A number of EU countries are rolling out the Oxford/AstraZeneca COVID-19 vaccine once again, lifting their suspensions after receiving new safety assurances from the European Union's medicines regulator, while infections have surged in India.
The vaccinations resumed in several states in Germany while in neighbouring France Prime Minister Jean Castex was injected with the AstraZeneca formulation in front of TV cameras.
UK Prime Minister Boris Johnson also received his first dose of the AstraZeneca jab on Friday and urged the public to do the same, saying "he did not feel a thing".
The UK was not among the countries to halt the use of the vaccine.
Governments are trying to bolster damaged public confidence in the vaccine after its use was halted starting late last week in several Nordic countries over cases of blood clots in a handful of recipients.
Then other countries such as Germany, France, Italy and Spain ordered their own pauses to the AstraZeneca jab pending a new assessment by the European Medicines Agency (EMA).
The regulator said on Thursday evening that the vaccine was "safe and effective" after an extensive review of possible blood clot risks.
The EMA concluded that the vaccine was not associated with an increase in the overall risk of thromboembolic events or blood clots, although it could not definitively rule out a link between cases of rare, very serious clotting disorders, mostly in younger women.
With that asterisk still hanging over the jab, France and Germany were among the countries to issue advice on who should get it.
France's top health authority on Friday recommended the AstraZeneca vaccine only for people over the age of 55 due to the possible increased risk of a certain type of brain clot in younger people.
In Germany, authorities have issued a warning for women under the age of 55 that it may be associated with a risk of cerebral blood clots.
Italy, Latvia and Bulgaria were also to start administering the vaccine again on Friday, although other EU countries such as Spain, Denmark and Sweden said they would need a few more days to study the EMA's findings.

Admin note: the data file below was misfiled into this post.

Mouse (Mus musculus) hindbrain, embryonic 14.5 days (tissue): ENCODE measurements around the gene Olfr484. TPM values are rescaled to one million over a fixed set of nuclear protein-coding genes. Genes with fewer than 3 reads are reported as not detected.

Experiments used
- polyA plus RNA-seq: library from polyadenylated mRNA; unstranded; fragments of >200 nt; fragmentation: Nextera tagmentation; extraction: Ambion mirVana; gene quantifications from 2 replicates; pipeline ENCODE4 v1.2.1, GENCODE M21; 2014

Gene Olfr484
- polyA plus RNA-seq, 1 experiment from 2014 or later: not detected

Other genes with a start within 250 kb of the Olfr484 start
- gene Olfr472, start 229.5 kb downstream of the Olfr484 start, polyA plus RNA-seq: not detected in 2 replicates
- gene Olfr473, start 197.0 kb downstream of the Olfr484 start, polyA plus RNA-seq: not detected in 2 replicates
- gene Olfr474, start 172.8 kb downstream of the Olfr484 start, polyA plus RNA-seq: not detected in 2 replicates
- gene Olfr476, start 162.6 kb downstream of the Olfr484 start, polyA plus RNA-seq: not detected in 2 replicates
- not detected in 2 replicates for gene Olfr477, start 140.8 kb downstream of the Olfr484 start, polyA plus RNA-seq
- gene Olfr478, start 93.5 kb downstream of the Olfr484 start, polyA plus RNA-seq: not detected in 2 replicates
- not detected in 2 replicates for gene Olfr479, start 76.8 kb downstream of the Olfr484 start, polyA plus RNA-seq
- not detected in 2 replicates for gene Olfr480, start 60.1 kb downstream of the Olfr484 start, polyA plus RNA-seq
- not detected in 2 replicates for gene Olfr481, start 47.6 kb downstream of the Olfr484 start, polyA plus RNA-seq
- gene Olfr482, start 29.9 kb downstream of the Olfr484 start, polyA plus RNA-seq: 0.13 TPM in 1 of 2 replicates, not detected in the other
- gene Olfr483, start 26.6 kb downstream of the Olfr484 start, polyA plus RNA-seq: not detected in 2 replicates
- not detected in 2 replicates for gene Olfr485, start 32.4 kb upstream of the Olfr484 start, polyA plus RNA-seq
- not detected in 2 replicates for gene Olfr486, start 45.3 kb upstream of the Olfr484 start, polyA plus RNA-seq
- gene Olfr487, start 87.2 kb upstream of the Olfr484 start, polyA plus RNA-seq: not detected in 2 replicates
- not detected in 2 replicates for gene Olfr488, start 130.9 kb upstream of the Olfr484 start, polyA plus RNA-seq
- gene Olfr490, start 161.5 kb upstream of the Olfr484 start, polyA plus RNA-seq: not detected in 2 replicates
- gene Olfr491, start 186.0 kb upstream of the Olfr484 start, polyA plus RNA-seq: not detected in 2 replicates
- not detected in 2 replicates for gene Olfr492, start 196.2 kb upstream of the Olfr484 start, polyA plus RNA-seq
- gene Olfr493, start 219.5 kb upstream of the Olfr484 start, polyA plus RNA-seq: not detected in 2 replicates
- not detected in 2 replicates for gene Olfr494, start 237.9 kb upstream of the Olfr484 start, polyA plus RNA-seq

Finland, meanwhile, said on Friday that, as a precaution, it would temporarily suspend it after two cerebral venous thrombosis cases were reported within four to 10 days after inoculation.
Both patients have medical risk factors associated with vascular thrombosis and analysis was ongoing, the Finnish Institute for Health and Welfare said.
Unlike neighbouring Norway and Sweden, Finland had not previously halted use of the vaccine.
Meanwhile, India's financial capital Mumbai is facing a second wave of COVID-19 infections that could overwhelm its health facilities, doctors said on Friday, after a record daily increase in cases in its home state Maharashtra.
New infections in India rose on the day by the highest in more than three months, heralding a return of school closures, shopping restrictions and other virus-fighting measures in parts of the world's worst affected country after the United States and Brazil.
Many Indians have also started questioning the government's highly publicised vaccine exports campaign when only a fraction of the country's 1.35 billion people have been inoculated.
India has gifted or exported almost 60 million doses, compared with 39 million doses given at home since the middle of January.
The world's biggest vaccine-making country wants to inoculate 300 million people by August, a little over a fifth of its population.
"I don't spite our COVID19 vaccine diplomacy; but where is my vaccine?!" Happymon Jacob, who teaches diplomacy at New Delhi's elite Jawaharlal Nehru University, said on Twitter. "Why can't the world's pharmacy provide vaccines to its own citizens?"
Maharashtra authorities were meeting to draw up stricter guidelines to contain crowding, officials said, as a wholesale reopening of businesses last month brought back millions of people to the world's busiest urban rail network in Mumbai and to cinemas and malls.
India's overall tally of infections stands at 11.51 million, swelled by 39,726 new coronavirus cases on Friday, its highest since November 30.
Deaths rose by 154 to 159,370, data from the health ministry showed.
Maharashtra, India's economic mainstay, reported a record 25,833 cases, accounting for 65 per cent of the country's new infections in the past 24 hours.
India's cases peaked at nearly 100,000 a day in September, falling continuously after that but rising again since late last month.